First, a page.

For years, Quebec’s leaders have constructed a politically profitable narrative about the province’s transition toward a post-carbon economy. They have sold voters on the notion of clean hydro and wind power turning the province into an oasis of electric cars and trains.
According to this narrative, Quebec is on the leading edge of clean tech while most of North America remains wedded to a fossil fuels mentality. Quebeckers may not have Alberta’s oil riches, but they can sleep soundly at night knowing they’re on a more virtuous energy path.
This progressive peace has been shattered by the suddenly real prospect of oil and gas development in the province. Black gold has Quebeckers parting like the Red Sea.
There are those who see the province’s newly recoverable hydrocarbon deposits as a windfall that will enable Quebec to tame its debt. They say the province has a moral obligation to exploit these resources to lessen the tax burden on future generations. And they fear a backlash from the rest of Canada if Quebec sits on its resources while continuing to draw equalization payments from Ottawa.
Those opposed to extracting Quebec’s shale oil and gas cite a litany of potential drawbacks. Groundwater pollution from hydraulic fracturing (or fracking) in the populated St. Lawrence Valley is a top concern. Environmental destruction and disruption of the deer population on the pristine Anticosti Island is another. Mostly, the opponents argue that oil and gas development would be a step backward. After all the progress the province has made toward a post-carbon economy, why get involved in the retrograde job of raping the planet now?
In the middle of this quagmire is Parti Québécois Premier Pauline Marois. With a slim minority of seats in the National Assembly, she needs to increase PQ support by snatching suburban voters away from the Coalition Avenir Québec and the Liberals. Both of the PQ’s leading rivals are pro-development (at least in speeches), and Ms. Marois can’t stray too far to the left. Yet, every step she takes toward the centre grates on her caucus and the PQ’s progressive base.
And at barely 30 per cent in the polls, the PQ can’t afford to offend any more of its base. Since last year’s election, the party has lost ground to the left-wing Québec Solidaire. The latter warns the Marois government that it has no mandate to greenlight oil and gas development in the province, or import dirty oil from Alberta to supply refineries in Montreal and Quebec City.
Predictably, Ms. Marois has punted. She has commissioned the province’s environmental review board to undertake an extensive examination of fracking, an exercise likely to yield few new insights. Fracking, like almost anything in life, carries risks. By all accounts, they are manageable. But France has a moratorium on fracking, so, in PQ-think, it must be a good idea. The development of Quebec’s shale gas resources has been deferred sine die.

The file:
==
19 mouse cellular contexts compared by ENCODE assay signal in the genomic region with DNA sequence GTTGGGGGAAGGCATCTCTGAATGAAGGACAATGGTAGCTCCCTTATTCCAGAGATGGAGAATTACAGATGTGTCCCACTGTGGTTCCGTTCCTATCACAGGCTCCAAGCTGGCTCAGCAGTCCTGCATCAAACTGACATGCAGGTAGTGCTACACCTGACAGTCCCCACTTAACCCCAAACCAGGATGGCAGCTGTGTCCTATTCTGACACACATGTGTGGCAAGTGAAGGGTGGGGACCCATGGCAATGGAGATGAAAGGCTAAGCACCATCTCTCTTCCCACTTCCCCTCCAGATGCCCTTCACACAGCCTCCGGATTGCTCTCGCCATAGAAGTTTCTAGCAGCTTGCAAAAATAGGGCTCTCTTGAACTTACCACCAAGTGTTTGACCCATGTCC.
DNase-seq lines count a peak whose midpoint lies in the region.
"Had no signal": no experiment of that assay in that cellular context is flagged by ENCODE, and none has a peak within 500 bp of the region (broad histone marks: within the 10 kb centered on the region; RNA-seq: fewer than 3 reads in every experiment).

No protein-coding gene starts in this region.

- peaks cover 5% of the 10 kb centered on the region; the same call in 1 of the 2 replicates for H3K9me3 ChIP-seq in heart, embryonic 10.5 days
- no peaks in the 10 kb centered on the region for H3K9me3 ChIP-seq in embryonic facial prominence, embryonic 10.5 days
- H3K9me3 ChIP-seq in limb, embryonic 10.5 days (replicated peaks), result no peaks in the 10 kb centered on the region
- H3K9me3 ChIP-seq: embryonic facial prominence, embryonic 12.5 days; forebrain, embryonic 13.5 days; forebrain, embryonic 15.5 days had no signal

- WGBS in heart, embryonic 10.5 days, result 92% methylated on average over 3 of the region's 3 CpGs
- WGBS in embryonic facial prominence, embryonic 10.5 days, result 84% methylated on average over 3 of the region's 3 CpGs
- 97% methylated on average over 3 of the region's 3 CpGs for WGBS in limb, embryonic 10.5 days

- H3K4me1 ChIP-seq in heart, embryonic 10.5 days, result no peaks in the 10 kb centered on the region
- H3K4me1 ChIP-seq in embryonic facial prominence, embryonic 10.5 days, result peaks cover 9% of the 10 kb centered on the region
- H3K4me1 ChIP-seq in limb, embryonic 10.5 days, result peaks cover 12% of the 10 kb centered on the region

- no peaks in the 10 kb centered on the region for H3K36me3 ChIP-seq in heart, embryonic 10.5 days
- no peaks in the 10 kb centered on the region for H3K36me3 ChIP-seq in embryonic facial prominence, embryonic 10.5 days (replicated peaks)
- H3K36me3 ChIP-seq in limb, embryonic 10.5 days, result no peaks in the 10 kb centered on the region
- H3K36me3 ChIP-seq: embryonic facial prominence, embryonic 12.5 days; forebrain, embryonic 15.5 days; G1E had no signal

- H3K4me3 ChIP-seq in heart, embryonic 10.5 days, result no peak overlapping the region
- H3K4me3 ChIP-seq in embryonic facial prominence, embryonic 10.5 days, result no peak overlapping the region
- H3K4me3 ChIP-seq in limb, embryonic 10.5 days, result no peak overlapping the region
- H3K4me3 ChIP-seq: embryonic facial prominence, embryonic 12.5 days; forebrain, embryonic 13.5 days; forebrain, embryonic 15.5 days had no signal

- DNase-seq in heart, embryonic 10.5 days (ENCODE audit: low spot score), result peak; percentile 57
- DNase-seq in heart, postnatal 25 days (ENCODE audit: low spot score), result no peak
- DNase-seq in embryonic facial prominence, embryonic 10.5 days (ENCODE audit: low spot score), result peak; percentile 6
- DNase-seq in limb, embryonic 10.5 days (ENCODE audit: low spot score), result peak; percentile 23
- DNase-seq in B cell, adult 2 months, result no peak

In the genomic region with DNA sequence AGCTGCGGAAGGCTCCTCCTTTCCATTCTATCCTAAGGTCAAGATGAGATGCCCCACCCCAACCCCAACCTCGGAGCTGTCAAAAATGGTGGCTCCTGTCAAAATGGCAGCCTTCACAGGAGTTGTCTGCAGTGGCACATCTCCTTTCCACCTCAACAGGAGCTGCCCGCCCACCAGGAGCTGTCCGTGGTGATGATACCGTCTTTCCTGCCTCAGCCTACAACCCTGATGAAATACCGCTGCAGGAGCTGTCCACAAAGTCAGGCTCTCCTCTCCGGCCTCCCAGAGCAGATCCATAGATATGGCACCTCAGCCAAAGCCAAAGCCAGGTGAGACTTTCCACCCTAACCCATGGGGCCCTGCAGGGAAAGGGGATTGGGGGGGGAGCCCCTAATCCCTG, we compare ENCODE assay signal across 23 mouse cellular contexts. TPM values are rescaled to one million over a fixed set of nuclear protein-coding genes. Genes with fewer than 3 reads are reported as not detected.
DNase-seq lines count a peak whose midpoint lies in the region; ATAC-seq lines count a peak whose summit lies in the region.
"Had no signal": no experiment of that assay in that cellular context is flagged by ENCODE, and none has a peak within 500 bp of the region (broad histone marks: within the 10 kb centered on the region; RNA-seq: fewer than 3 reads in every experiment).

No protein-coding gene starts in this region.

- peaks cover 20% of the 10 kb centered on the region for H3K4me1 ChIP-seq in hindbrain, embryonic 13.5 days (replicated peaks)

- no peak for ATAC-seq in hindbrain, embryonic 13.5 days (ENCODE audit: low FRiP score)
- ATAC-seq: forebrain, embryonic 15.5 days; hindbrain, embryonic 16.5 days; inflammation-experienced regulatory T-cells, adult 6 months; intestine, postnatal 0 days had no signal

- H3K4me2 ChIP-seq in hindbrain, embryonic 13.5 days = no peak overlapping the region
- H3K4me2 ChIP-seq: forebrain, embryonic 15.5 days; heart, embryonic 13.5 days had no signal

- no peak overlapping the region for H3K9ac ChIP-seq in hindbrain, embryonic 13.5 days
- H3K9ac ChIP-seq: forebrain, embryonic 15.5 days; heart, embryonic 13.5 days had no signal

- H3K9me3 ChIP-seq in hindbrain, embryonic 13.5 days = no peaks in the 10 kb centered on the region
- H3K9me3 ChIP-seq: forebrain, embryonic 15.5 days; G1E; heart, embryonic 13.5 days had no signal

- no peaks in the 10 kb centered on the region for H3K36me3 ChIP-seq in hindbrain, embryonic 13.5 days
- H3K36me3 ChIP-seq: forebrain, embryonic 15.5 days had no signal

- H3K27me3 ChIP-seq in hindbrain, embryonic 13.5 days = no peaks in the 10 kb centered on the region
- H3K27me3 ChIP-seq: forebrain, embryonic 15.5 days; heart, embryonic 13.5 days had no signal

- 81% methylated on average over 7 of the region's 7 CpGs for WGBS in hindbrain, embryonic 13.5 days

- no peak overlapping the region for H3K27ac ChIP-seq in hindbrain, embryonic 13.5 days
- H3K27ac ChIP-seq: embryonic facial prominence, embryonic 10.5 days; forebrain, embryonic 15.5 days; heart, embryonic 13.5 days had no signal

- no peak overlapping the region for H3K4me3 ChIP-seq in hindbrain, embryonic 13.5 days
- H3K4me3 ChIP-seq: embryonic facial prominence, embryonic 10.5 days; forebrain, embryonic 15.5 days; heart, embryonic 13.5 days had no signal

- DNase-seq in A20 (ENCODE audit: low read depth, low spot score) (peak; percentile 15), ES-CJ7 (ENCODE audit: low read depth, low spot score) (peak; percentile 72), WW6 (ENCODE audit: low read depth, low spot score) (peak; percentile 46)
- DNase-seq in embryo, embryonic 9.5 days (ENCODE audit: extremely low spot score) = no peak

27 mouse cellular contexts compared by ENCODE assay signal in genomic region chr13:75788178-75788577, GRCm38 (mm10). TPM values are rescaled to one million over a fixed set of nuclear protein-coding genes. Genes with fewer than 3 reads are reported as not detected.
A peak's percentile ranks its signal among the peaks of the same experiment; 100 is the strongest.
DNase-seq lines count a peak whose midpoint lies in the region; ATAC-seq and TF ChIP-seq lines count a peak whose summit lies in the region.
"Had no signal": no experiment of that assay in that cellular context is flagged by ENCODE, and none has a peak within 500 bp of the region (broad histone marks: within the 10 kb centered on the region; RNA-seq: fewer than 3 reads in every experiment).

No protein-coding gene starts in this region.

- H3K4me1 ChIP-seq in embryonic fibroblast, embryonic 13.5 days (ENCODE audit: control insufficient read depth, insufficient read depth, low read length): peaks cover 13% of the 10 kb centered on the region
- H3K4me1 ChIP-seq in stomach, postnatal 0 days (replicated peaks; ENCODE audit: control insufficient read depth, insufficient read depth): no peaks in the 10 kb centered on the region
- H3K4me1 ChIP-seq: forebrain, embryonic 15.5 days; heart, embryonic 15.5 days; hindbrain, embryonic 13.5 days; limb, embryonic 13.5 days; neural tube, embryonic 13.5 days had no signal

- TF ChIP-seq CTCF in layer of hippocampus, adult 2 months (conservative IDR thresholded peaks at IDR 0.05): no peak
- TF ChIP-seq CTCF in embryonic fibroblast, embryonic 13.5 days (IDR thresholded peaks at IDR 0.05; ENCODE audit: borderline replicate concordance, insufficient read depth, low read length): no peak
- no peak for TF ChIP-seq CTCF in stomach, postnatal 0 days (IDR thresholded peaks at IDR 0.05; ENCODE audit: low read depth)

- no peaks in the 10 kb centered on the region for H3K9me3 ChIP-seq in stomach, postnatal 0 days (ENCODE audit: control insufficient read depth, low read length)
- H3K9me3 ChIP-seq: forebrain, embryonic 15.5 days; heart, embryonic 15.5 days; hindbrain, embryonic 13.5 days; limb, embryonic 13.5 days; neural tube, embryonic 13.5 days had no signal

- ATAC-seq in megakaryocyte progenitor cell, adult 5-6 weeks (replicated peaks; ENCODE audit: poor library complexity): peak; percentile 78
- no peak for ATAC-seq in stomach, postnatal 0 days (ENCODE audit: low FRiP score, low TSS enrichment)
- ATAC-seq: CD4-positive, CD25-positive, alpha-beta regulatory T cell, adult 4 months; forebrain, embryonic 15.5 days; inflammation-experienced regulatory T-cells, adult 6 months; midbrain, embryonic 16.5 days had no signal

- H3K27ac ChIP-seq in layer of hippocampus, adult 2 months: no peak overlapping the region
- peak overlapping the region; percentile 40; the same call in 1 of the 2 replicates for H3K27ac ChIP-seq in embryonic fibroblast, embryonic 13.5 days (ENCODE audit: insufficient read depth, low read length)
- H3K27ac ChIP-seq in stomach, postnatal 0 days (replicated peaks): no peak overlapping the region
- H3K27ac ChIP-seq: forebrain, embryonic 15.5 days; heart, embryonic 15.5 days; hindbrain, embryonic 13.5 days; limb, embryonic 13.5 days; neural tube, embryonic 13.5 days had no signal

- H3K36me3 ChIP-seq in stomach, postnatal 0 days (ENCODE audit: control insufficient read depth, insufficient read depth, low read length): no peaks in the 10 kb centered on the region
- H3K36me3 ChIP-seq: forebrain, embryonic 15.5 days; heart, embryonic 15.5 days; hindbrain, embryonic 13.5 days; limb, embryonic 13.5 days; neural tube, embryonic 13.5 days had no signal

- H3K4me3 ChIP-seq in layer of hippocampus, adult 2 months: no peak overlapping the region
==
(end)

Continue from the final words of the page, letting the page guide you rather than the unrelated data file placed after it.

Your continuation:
Ms. Marois has shown more openness toward developing the shale oil deposits on Anticosti Island. But she has left the trio of junior mining companies with exploration rights on Anticosti in the dark about potential regulations and royalties. A NIMBY protest on the Gaspé Peninsula, meanwhile, threatens to derail oil development in a region with 15 per cent unemployment.
Quebec will never be Alberta. But it could be a lot better off than it is now. A new study by the Canadian Energy Research Institute estimates that the extraction of shale gas in the St. Lawrence Valley could add as much as $112-billion to the Canadian economy over 25 years, half of it in Quebec. While gas prices are low now, they’re expected to rise substantially in coming years. And Quebec’s gas would fetch a premium in the typically higher-priced Boston market.
The estimated two billion barrels of recoverable oil on Anticosti Island would add tens of billions more to the provincial economy. The development of the Gaspé deposits and the Old Harry prospect in the Gulf of St. Lawrence would be like gravy for a province used to scraping by.
Oil and gas revenues would lead to a decline in equalization, of which Quebec is set to receive $7.4-billion this year. So, Ottawa should ensure that the equalization formula – which is up for review next year – does not remain an incentive for Quebec to leave its resources in the ground.